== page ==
Colonel Charles W. Blair
Aide-de-Camp & Commanding Officer, Fort Scott."
Captain Richard J. Hinton's Description
"About two miles from the stream [Little Osage River], we again flushed the rebel rear, which was driven rapidly towards the timber. The movement was active & continuous & under it both men & animals gave way, many of the latter falling exhausted. The timber swarmed with rebel skirmishers, as our advance halted for rest & reinforcement. Just as the head of our column emerged from the timber, it was fired on by enemy skirmishers. They were soon dislodged. Again we pushed forward toward a cornfield on the left of the road and beyond a little stream. Here the movement was checked by a heavy fire from the field. It was apparent that another battle had to be fought. The enemy was visible in great force at our front. Extending on the south side of the Little Osage [River], about one mile, is a smaller stream emptying into the [Little] Osage just east of the crossing. One half mile south are two farms, one rather southwest of the other, nearest to the timber, with a small strip of prairie between the fields. Beyond this, three hundred yards, was a smaller stream, quite narrow & deep, running parallel with the [Little] Osage. In crossing this, our horses were compelled to swim. Just south was the large cornfield, within which the enemy was in force.
Here another throw was to be made in the game of war.
McNeil rapidly formed his little brigade into columns of companies, dismounted the 5th M. S. M., ordered it to take down the fence, which was done gallantly in the face of a GALLING FIRE & then in clear, sharp tones, addressed the brigade as it was formed, telling them "that it made no difference whether there were one or ten thousand men in that field, he wanted them to ride right over them!"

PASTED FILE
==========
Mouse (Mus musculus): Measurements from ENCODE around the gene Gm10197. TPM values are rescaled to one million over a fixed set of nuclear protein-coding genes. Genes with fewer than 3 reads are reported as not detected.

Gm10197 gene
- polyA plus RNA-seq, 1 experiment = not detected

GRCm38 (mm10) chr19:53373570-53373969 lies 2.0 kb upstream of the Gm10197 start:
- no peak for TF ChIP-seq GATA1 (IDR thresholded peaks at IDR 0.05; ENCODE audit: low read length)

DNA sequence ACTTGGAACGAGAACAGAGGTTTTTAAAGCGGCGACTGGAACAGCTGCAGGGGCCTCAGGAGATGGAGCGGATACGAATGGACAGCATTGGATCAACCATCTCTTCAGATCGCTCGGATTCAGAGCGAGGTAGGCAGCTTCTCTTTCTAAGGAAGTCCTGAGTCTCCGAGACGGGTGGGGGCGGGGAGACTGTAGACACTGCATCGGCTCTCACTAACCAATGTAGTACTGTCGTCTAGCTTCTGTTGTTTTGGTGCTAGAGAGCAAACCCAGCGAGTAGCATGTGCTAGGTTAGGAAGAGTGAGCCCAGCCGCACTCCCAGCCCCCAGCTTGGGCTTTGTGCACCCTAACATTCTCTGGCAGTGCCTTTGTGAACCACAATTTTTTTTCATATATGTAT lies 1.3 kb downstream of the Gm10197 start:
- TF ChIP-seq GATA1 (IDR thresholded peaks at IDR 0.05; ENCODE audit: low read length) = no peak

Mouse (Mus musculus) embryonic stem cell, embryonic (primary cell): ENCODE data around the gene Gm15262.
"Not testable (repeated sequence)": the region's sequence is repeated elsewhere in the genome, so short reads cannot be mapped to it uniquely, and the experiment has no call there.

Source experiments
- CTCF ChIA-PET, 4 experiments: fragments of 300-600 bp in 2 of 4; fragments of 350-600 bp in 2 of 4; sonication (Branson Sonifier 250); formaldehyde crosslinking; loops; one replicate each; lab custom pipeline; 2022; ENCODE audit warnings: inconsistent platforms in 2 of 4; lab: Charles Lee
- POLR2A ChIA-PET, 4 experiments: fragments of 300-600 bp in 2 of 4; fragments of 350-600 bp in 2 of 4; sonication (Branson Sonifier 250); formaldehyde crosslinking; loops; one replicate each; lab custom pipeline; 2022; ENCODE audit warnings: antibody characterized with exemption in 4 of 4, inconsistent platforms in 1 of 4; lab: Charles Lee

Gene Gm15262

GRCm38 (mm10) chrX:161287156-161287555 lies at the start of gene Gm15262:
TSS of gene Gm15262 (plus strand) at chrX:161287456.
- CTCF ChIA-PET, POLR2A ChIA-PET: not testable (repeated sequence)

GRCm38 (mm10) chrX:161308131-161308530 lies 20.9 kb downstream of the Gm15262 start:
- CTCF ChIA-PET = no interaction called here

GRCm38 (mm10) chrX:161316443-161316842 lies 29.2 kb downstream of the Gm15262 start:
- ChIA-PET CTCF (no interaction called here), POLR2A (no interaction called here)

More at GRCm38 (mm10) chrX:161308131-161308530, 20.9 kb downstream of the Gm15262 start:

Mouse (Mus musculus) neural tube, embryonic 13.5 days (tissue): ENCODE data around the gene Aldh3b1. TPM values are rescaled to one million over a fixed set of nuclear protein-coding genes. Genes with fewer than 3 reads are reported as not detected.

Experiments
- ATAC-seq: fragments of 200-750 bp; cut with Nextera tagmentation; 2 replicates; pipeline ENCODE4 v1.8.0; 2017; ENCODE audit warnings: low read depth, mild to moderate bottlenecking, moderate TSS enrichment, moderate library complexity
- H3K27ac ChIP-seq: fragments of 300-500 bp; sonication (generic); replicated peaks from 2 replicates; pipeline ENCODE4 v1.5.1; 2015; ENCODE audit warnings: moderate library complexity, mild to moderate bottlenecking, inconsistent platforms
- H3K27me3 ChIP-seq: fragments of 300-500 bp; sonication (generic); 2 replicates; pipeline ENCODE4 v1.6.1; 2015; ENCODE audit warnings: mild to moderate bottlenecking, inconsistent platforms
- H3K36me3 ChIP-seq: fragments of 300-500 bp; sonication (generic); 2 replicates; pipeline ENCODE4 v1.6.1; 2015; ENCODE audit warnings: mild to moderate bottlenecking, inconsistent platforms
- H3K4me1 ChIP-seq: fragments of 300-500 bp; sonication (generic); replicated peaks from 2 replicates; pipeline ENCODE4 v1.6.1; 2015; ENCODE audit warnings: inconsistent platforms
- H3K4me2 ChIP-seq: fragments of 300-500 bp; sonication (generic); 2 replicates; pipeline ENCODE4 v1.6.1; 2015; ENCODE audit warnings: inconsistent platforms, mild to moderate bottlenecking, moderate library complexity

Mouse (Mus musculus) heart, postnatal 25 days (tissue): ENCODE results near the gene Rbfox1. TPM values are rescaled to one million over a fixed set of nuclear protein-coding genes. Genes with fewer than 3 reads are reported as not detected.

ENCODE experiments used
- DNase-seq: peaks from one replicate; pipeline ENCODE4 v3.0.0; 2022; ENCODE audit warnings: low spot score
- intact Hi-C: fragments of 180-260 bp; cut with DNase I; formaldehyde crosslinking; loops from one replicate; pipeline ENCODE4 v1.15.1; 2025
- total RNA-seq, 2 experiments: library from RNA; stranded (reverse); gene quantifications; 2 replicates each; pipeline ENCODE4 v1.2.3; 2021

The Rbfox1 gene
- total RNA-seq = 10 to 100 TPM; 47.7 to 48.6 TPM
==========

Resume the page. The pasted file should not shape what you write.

The response was a WILD CHEER & almost before the order to CHARGE was given, the impatient troops SWEPT THROUGH IT LIKE A TORNADO. Nothing could have withstood that wild rush and the enemy melted away. Beyond the field & to the left, the enemy had formed another strong line of battle. Behind this some distance & to the right, so that the two were en enchelon, was still a stronger line.
For twenty minutes they [the enemy] held us at bay under a severe fire, until the brigade, which had become somewhat scattered in these impetuous charges & pursuit, again reformed & in the line of battle CHARGED, driving the enemy in confusion & following in rapid & continuous pursuit for two miles. The effect of their charge was of course aided by the rapid advance & deployment of the other brigades which had as fast as possible crossed the [Little] Osage, moved to the front & were now getting into position.
Passing through their [the enemy's] temporary resting place, every evidence of haste with which they retreated was to be seen.
Scattered over the ground, were arms [weapons], clothing, blankets, equipments, mess utensils & food. Their killed & wounded were left as they fell. Quite a number of wagons were found half consumed. Large quantities of fixed ammunition, both for large & small arms [Artillery, shoulder & side arms], was scattered for miles along the line of retreat. Hundreds of broken down [worn out] & wounded animals were seen on the prairie. It now became evident that the enemy's flight no longer endangered Fort Scott, the direction of his march being turned east of that place for the first time during the day's operations [Tuesday, Oct. 25, 1864]. The credit of the gallant movements at the [Little] Osage, is due to General McNeil & the troops under him; especially for the rapid pressing of the advantages gained."
So ended the descriptions of the Battle of the Little Osage by Colonel Charles W. Blair and Captain Richard Hinton and of course the War Went on!